Security costs helping to stifle productivity, says UN report
The effect of crime on investment in Jamaica has been the subject of research for at least the past decade.
A 2007 joint report by the United Nations Office on Drugs and Crime and the World Bank on the costs of crime to businesses in Jamaica said lawlessness had the potential to not only be damaging, but also be a big discouragement to investors, as it results in the diversion of company resources to crime prevention, among other things.
"Unsurprisingly, security clearly dominates the impact of crime, with more than half of firms reporting that crime increased security costs," the report said. "Managers also indicated ... that crime affects business decisions in ways that are likely to affect output in the long run."
Thirty-nine per cent responded that they were less likely to expand their business because of crime, and 37 per cent reported that crime discourages investments that would improve productivity.
"The steps taken by businesses to protect themselves from crime are varied and not limited to security measures narrowly defined ... . Physical security measures are the most common: 58.3 per cent have installed protective grilles on buildings, 49.3 per cent have special fencing, and 31 per cent have installed alarm systems. Nearly half have unarmed guards, and a remarkable 30.8 per cent of firms have armed guards. Many firms (36 per cent) have opted to close before dark," the report stated.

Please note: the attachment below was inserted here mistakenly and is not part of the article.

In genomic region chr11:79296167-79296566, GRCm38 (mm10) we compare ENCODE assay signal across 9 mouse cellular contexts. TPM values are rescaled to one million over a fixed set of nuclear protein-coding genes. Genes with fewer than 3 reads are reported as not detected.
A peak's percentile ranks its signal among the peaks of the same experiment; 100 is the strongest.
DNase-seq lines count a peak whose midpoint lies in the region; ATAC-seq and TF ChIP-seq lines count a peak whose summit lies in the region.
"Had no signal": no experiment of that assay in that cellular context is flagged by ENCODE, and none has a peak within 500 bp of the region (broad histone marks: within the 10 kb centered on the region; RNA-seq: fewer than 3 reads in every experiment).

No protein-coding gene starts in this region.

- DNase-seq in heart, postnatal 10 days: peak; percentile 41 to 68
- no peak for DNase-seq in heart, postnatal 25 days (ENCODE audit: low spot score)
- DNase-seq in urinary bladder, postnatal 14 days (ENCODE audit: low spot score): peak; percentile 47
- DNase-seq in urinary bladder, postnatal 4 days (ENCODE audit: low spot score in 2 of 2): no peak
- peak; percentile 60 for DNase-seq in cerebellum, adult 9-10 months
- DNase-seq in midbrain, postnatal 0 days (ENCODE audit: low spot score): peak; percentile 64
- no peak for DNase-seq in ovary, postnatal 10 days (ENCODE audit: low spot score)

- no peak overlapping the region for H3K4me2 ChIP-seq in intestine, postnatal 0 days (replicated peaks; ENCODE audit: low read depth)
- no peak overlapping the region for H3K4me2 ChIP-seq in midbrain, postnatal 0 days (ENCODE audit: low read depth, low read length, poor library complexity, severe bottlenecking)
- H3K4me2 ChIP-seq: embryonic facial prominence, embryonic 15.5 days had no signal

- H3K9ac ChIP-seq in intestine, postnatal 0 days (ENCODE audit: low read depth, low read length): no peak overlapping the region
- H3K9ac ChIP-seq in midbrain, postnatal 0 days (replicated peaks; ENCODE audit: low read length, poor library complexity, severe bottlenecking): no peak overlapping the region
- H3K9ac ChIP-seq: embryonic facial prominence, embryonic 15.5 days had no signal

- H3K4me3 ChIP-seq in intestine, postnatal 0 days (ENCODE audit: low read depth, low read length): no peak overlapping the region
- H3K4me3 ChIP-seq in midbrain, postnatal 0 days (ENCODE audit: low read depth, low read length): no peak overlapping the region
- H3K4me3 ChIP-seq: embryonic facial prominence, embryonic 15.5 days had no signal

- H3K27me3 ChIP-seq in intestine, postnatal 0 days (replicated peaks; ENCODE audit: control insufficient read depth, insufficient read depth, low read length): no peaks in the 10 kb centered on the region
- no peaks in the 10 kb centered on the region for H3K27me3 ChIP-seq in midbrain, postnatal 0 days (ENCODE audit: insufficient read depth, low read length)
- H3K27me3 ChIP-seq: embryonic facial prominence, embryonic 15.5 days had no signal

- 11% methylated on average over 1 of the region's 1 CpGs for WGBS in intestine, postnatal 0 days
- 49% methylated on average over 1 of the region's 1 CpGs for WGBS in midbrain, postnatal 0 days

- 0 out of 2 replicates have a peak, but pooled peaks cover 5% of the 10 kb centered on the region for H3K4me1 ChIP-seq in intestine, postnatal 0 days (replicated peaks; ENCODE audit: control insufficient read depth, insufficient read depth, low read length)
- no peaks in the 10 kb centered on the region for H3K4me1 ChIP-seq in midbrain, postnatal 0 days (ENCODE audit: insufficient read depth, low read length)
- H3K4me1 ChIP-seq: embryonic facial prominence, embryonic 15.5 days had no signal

The report said, based on the data collected, security costs pose the largest burden for small firms, which was 17 per cent of their revenue, on average, as compared to just two per cent of revenue for firms overall.
"This practice has especially high costs in the manufacturing sector, where second shifts are not used and productive capacity consequently sits idle," it said.